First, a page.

As a follow up to my previous post, “I’m not on Facebook; Perspectives from a College Student,” I want to share the networks that I am on and how you can connect with college students, like me. Twitter, Instagram, and Pinterest connect us to our online community in different ways – here’s a list of do’s and don’ts I look for in a business on each network.
Why we follow businesses on Twitter, Instagram, and Pinterest…
- Post jokes, short company updates, and promotions
- Respond to customer service tweets quickly
- Converse with customers and build a relationship
- Post information that is obvious or that can be found on your site
- Post too often or else you will annoy your followers
Company nailin’ it: YouTube
With over 23.7 million followers YouTube has been named one of Twitter’s top most engaging brands. Youtube’s post are mainly made up of the top rated videos on YouTube and upcoming YouTube events. Their fans find them engaging because they are showing the content that average users have created and giving light on the everyday lives of their fans.
- Post photos that show your company culture using filters and unique perspectives
- Post photos of your employees engaging with customers or their customers using your products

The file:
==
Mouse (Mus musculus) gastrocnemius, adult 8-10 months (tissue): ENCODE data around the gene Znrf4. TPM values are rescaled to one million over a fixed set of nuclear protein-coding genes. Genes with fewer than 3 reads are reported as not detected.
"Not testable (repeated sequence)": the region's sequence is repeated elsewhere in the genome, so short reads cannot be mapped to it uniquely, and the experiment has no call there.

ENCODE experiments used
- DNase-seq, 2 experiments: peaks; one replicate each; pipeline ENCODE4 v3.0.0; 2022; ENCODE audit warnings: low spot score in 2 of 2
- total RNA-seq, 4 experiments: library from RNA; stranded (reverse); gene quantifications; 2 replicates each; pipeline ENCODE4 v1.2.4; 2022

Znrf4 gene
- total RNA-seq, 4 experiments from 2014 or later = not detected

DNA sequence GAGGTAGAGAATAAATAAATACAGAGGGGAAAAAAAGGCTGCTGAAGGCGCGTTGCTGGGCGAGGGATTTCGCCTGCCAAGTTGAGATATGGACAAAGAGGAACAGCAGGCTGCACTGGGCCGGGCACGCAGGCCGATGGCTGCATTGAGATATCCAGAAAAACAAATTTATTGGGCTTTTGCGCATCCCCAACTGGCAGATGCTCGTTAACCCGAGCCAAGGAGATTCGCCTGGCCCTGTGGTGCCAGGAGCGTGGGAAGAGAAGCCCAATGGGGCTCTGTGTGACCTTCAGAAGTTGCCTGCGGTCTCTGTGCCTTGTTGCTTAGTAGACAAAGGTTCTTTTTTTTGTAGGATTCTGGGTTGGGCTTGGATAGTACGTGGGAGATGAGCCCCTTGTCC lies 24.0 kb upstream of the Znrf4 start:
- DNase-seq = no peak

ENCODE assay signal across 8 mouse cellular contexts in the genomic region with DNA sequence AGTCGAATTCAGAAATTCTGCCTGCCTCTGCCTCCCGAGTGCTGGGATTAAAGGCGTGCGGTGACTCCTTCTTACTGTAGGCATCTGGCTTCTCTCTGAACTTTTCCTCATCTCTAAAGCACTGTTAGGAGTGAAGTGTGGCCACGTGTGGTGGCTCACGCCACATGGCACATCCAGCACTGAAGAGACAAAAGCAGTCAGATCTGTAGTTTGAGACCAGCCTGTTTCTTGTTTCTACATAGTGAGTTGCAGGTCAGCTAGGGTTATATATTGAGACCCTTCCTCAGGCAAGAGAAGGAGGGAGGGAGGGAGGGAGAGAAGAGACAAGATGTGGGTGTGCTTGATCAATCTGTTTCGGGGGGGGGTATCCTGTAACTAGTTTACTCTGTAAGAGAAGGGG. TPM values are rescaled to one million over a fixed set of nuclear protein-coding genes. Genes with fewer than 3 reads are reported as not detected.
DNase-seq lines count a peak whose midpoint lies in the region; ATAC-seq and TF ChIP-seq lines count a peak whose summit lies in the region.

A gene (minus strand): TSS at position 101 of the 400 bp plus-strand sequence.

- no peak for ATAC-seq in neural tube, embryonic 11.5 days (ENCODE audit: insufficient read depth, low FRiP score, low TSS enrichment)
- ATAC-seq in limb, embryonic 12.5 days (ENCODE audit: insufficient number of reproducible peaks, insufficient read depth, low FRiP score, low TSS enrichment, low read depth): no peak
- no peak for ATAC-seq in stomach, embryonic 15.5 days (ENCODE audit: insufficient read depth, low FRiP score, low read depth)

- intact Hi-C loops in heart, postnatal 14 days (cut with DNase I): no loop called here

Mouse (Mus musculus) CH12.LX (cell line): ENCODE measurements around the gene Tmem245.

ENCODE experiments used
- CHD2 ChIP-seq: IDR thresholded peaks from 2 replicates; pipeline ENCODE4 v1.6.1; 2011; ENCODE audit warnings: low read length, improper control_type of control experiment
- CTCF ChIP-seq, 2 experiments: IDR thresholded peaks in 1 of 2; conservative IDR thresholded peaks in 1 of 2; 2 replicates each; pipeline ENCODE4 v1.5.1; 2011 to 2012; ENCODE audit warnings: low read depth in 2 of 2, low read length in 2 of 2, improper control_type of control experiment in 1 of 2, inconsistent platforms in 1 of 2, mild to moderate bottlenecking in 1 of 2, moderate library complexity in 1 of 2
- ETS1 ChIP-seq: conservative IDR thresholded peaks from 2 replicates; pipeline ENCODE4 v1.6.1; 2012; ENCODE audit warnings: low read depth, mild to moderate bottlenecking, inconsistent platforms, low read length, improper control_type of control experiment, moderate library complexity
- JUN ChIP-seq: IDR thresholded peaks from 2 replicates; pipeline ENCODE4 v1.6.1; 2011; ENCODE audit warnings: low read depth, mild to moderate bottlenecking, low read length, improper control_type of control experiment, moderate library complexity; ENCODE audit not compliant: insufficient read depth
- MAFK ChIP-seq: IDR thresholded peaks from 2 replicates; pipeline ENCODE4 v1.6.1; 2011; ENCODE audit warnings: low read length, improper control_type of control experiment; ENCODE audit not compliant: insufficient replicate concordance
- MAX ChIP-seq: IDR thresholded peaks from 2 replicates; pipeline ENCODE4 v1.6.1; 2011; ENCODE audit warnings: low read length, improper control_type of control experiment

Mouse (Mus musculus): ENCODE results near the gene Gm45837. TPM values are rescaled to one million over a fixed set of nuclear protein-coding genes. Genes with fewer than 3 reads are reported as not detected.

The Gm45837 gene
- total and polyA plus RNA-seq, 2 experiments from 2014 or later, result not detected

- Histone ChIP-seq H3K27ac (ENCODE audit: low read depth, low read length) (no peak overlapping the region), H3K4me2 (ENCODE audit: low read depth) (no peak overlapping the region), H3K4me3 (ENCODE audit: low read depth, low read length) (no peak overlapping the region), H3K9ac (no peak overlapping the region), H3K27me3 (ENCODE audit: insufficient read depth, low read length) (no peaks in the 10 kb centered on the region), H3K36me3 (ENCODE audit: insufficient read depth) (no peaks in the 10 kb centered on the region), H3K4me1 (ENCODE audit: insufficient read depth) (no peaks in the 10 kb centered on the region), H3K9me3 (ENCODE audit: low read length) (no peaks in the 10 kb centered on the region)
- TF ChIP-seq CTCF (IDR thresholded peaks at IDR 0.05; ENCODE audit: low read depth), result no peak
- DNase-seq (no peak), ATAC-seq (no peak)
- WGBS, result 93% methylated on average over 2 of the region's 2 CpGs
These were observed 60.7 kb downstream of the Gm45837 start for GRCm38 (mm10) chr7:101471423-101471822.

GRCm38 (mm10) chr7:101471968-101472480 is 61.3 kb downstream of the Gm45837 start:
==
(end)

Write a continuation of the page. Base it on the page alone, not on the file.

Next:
- Post without having an unique filter, new perspective, or artistic edge
- Only have product pictures with no variation
Company nailin’ it: Starbucks.
You can see their products being brought to a pumpkin patch or even visiting the white house. Their images aren’t just cups of coffee – they are artistic and unique making them something people would want to see.
- Have clear and colorful images on your website that you would want users to “pin”
- Give inspirational videos or images about how to use your products
- Make sure your pictures all link to its source – ideally your website
- Have blurry or dull images on your website – they won’t look appealing when pinned
- Only push sales – post funny pictures or something other than just your products
Company nailin’ it: Home Depot.
You can find their instructional videos or infographics pinned all over Pinterest. Home Depot’s typical target market is men but on Pinterest, made up of mainly women (over 60%), Home Depot pins crafts, design ideas, and “Do-it-Herself” projects.